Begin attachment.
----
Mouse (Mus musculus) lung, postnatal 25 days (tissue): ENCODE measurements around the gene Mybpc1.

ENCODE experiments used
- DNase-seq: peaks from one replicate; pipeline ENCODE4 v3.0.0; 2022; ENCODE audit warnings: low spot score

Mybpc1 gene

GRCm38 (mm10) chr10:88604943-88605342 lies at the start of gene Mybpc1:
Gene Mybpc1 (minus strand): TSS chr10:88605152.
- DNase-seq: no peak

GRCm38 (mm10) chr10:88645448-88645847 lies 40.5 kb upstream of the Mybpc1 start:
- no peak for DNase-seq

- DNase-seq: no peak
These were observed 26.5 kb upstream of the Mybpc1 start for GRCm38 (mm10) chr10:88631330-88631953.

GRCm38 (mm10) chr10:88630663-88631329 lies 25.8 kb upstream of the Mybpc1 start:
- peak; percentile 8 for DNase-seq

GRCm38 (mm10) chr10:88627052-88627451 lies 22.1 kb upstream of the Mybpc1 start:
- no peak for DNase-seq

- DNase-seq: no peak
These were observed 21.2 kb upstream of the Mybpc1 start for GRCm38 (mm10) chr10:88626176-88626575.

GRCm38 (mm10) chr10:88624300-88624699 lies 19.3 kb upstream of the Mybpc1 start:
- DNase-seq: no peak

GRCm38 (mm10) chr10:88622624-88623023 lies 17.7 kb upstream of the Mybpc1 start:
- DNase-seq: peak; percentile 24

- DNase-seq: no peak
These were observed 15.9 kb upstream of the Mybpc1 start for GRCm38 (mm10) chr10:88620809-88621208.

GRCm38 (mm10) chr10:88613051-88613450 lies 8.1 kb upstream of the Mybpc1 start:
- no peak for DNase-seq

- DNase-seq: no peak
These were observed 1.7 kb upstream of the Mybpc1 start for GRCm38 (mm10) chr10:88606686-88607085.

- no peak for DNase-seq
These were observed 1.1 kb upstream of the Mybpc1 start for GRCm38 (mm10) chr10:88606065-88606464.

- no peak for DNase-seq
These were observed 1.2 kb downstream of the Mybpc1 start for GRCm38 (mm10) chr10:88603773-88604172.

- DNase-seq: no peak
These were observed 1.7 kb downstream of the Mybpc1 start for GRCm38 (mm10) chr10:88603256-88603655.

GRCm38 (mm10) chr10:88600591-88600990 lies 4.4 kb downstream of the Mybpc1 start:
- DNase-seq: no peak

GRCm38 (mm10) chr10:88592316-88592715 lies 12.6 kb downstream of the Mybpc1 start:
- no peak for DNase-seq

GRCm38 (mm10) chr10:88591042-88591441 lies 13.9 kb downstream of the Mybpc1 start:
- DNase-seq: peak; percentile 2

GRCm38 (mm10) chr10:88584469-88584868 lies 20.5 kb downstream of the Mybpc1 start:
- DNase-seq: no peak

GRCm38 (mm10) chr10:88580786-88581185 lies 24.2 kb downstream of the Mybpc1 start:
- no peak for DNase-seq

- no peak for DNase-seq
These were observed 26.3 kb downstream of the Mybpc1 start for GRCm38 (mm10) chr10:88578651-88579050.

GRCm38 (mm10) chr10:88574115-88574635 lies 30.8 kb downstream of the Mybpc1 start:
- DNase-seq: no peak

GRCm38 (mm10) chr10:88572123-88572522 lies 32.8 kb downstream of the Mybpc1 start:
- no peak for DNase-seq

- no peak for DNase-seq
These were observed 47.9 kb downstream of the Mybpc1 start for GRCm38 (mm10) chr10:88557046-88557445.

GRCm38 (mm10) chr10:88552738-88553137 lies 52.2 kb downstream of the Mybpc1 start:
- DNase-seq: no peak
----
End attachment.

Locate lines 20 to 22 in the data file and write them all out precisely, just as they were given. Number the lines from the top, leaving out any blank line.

GRCm38 (mm10) chr10:88622624-88623023 lies 17.7 kb upstream of the Mybpc1 start:
- DNase-seq: peak; percentile 24

- DNase-seq: no peak